After a public hearing, the council voted unanimously to remove the single-family residential development exemption from the Traffic Impact Analysis rules. The change requires a traffic impact analysis be included with a preliminary plan application where applicable.

The original ordinance provided an exemption for Northgate zoning districts and single-family zoning districts. In 2009, the Comprehensive Plan called for the requirement for traffic impact analyses to be extended to single-family developments. As part of the Five-Year Comprehensive Plan Evaluation & Appraisal Report, the recommendation was made to require traffic impact analyses for single-family residential development.

Here’s the PowerPoint presentation:

8:54 p.m.

Wireless Devices and Distracted Driving

The council voted 6-1 to amend the city’s traffic code to restrict the use of wireless communications devices such as cell phones while operating a motor vehicle or bicycle. Exceptions include the use of a hands-free device and while at a complete stop. Councilman James Benham voted against the motion.

An earlier motion to add a 90-day education period to the amendment passed 6-1, with Benham voting no. The ordinance takes effect in 90 days.

Here’s the PowerPoint presentation received by the council:

8:57 p.m.

Board Appointments 

The council voted unanimously for these board appointments:

  • Historic Preservation Committee: Anat Geva.
  • Parks and Recreation Board: Megan Fuentes.

8:57 p.m.

The mayor adjourned the meeting. The council meets again on Thursday, August 25.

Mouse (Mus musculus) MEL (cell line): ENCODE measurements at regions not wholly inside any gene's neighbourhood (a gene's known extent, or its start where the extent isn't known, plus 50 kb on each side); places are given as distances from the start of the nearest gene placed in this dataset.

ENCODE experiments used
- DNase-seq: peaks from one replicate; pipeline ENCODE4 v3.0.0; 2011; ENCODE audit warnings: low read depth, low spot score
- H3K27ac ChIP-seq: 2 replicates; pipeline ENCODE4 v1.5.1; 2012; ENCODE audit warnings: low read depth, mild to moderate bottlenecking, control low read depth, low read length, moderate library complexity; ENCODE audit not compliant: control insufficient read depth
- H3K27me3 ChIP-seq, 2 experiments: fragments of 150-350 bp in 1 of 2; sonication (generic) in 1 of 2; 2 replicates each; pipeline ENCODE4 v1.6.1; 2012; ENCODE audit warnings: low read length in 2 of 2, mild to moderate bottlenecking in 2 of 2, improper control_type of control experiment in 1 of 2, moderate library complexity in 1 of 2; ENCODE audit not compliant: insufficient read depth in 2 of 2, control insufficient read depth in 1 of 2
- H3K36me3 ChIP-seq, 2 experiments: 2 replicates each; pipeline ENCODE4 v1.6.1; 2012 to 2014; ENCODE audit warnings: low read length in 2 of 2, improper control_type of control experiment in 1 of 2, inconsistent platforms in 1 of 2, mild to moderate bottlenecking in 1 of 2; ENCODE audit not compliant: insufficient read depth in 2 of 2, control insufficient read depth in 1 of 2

Colin KillianAbout the Author

Colin Killian (@ColinKillian) has been with the City of College Station since 2010. He previously served 23 years as associate media relations director for the Texas A&M Athletics Department. Killian has also done extensive volunteer work for the U.S. Olympic Committee and worked as a reporter and editor for the Corpus Christi Caller-Times and Lewisville News. A native of Hobbs, N.M., he graduated from Texas Tech with a bachelor’s degree in journalism/political science.


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5 ways being a rec assistant will make your summer


By Lance Jackson, Lincoln Recreation Center Supervisor

I believe that my life as a recreation and parks professional has been my calling. Sometimes my job can be inspiring, and it’s the kids I work with who inspire me most.

After serving our youth and community for more than two decades, you might say a spirit of gratefulness compels me to pay “it” forward. The “I” stands for “investment” and the “T” represents “time.”

If you can relate to that, you may have what it takes to be a recreation assistant with the City of College Station’s Parks & Recreation Department. We’re hiring recreation assistants for our summer youth programs, lifeguards for our pools, water safety instructors to teach swim lessons, and Tsunami Swim Team coaches.


Lincoln alumni blazed an impressive trail of achievement